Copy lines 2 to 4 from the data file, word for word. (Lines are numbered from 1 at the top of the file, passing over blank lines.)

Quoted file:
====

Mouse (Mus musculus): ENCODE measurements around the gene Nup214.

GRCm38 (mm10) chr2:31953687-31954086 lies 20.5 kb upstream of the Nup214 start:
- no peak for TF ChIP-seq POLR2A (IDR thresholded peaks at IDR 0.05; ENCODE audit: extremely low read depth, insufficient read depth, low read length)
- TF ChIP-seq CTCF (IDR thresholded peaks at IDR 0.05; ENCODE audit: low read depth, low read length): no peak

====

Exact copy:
GRCm38 (mm10) chr2:31953687-31954086 lies 20.5 kb upstream of the Nup214 start:
- no peak for TF ChIP-seq POLR2A (IDR thresholded peaks at IDR 0.05; ENCODE audit: extremely low read depth, insufficient read depth, low read length)
- TF ChIP-seq CTCF (IDR thresholded peaks at IDR 0.05; ENCODE audit: low read depth, low read length): no peak